Working with the Original Tenants: 67 Trees

The design of this project preserved the site’s longest living tenants: 67 London Plane legacy trees dating back to the 1962 World’s Fair. Although the excavation came within feet of these landmarks, the team’s arborist monitored the trees with painstaking care due to the positive climate impact the trees have, capturing roughly 3,216 collective pounds of carbon each year. This care took the shape of everything from careful root system pruning to regular applications of root conditioner.

A Fully-Integrated Public Transportation Plan

To be net zero carbon, transportation tracking is a critical component of a successful strategy. Populous contributed insights into a fully-integrated transportation plan for Climate Pledge Arena that includes electric vehicle charging stations, bike valets for events hosting more than 10,000 people and streamlined access from the monorail. The preservation of the existing site is beneficial since it resides in a neighborhood with established and efficient access to public transportation. Climate Pledge Arena is also buying credits to offset transportation emissions out of its control. To further promote the use of public transportation, Seattle Kraken and Storm tickets also double as free public transit passes on event day.

Excellence in Accessibility

Populous and Swift Company met regularly with nearby residents and community groups to understand needs and gather input, such as the desire to enhance the pedestrian circulation around the arena. This feedback influenced a 360-degree park surrounding Climate Pledge Arena that brings people up to the historic façade and under the shelter of the roofline. It connects the north side of the arena plaza to adjacent building tenants, providing spaces and access routes for new events that were previously unattainable in the confined courtyards.

Those utilizing the public spaces will be unable to differentiate between an accessible path and a nonaccessible path — this is one critical measure of success for accessible design. Accessible pathways aren’t simply a technical requirement, but rather a core design principle for a Populous project. Although challenging to achieve on the arena’s sloped site, accessibility has been accomplished, creating a 360-degree urban park experience open to all. Climate Pledge Arena is pursuing certification for excellence in accessibility through the Rick Hansen Foundation, dedicated to changing the perception of the world to be designed for everyone. The arena is striving to be the first sports facility with this certification.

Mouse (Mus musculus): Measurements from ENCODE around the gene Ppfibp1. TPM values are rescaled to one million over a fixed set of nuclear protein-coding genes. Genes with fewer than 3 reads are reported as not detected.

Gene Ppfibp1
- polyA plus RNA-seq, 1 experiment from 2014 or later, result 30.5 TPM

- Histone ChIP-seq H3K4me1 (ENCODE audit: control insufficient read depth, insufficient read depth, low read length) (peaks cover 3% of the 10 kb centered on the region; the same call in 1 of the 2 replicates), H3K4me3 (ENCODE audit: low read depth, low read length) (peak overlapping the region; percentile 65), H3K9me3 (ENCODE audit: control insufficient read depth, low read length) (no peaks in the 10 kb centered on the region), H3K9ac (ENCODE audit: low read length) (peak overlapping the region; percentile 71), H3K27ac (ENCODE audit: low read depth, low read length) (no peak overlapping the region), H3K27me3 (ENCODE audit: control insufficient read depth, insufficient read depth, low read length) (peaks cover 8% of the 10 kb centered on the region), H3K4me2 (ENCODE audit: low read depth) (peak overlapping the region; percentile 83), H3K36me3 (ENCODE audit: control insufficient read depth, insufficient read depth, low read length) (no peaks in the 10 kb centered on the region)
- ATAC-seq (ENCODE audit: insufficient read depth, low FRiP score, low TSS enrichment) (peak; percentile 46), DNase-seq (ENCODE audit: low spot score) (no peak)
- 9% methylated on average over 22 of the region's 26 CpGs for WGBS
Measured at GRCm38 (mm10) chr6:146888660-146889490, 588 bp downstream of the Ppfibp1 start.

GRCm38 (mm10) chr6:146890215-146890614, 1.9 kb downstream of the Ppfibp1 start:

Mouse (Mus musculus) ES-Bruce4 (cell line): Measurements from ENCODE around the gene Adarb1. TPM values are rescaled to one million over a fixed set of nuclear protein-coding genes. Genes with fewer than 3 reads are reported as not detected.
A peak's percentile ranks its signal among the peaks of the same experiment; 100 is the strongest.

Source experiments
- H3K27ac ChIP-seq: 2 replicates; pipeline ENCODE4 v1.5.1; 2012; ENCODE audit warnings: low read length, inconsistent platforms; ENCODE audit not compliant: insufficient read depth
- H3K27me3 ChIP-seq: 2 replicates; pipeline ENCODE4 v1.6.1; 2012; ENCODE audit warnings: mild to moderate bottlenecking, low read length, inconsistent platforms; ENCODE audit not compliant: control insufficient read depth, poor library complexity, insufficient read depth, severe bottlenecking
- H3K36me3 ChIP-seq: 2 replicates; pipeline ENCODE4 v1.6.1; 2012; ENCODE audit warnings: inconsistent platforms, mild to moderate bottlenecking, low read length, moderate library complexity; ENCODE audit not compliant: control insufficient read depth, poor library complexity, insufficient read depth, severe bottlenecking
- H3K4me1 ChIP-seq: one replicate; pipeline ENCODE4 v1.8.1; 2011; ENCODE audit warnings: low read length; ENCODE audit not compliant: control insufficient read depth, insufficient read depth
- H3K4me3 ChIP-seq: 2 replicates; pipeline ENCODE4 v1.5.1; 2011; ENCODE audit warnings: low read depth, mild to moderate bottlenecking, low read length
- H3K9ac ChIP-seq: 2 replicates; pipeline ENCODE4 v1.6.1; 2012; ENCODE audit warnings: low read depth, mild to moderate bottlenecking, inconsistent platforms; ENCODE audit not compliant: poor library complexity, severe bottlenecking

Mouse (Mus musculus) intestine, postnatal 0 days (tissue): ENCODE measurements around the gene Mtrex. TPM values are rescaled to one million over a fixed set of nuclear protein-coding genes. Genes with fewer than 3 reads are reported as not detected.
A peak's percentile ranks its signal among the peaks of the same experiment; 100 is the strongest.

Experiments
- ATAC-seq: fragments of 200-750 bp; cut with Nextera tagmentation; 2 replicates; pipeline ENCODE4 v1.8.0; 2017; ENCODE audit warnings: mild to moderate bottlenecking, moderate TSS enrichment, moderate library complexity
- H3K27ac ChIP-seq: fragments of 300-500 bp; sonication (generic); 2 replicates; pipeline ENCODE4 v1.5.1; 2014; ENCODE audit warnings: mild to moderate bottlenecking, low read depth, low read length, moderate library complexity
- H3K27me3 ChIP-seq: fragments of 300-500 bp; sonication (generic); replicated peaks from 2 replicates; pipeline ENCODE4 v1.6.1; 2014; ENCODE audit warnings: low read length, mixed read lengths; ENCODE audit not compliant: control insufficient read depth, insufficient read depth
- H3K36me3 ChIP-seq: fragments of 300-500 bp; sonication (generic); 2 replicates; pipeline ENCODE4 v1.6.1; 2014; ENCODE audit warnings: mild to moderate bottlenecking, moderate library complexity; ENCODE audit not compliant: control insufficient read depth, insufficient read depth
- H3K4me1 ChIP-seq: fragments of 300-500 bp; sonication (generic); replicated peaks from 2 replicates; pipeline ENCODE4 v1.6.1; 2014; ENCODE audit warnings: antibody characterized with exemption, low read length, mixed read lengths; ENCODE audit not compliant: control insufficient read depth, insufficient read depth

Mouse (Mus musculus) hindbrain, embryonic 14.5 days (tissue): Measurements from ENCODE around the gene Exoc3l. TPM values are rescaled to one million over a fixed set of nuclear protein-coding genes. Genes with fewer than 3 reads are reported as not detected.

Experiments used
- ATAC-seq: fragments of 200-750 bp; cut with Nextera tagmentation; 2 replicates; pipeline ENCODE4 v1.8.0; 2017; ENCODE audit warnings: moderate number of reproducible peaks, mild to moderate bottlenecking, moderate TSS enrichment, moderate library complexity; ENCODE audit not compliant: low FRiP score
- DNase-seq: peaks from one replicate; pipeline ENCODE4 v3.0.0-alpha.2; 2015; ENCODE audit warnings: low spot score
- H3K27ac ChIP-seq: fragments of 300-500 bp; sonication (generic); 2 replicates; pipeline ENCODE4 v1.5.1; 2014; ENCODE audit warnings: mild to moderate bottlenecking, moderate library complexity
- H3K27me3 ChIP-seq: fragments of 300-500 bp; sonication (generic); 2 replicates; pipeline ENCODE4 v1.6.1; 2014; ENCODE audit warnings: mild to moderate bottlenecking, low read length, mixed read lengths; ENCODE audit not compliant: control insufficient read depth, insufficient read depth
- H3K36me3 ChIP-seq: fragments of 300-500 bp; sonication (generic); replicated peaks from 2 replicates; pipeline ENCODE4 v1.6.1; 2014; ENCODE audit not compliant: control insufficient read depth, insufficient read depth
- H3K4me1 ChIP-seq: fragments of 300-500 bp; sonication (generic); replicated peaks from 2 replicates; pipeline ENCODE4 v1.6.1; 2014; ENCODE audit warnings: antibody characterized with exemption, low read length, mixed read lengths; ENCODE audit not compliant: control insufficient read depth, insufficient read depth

Working Toward Zero Waste Consumption

Climate Pledge Arena also focused on simplifying the arena’s supply chain to target zero waste consumption. From the outset, 75% of food ingredients in the arena will be sourced within a 300-mile radius of Seattle. The arena will compost its waste and recycling extensively with intentions to remove single-use plastics from the arena by 2024. To achieve zero waste, 90% of the arena’s food waste needs to be diverted from the landfill. Climate Pledge Arena is working with nonprofits to donate surplus food and creating menus and packaging of food to allow it to fit food donation standards. While these initiatives fall to operations, they all required design considerations to support consumer education, beautiful and simple infographics, and on-site sorting. Climate Pledge Arena is also working with Delaware North and major food and beverage vendors to create products such as compostable plastics and recycled aluminum cups.


Header image by Climate Pledge Arena.

  • The immersive LED experience throughout the user journey displays wayfinding, events and partner promotion, and atmospheric imagery that is customizable for each event. (Credit: Climate Pledge Arena)
  • A 200-foot living wall houses more than 8,500 plants, creating a vibrant space of lush greenery in the main concourse. (Credit: Populous)
  • Digital activation depicts the stories and narratives around the importance of developing t he first certified zero carbon arena. (Credit: Populous)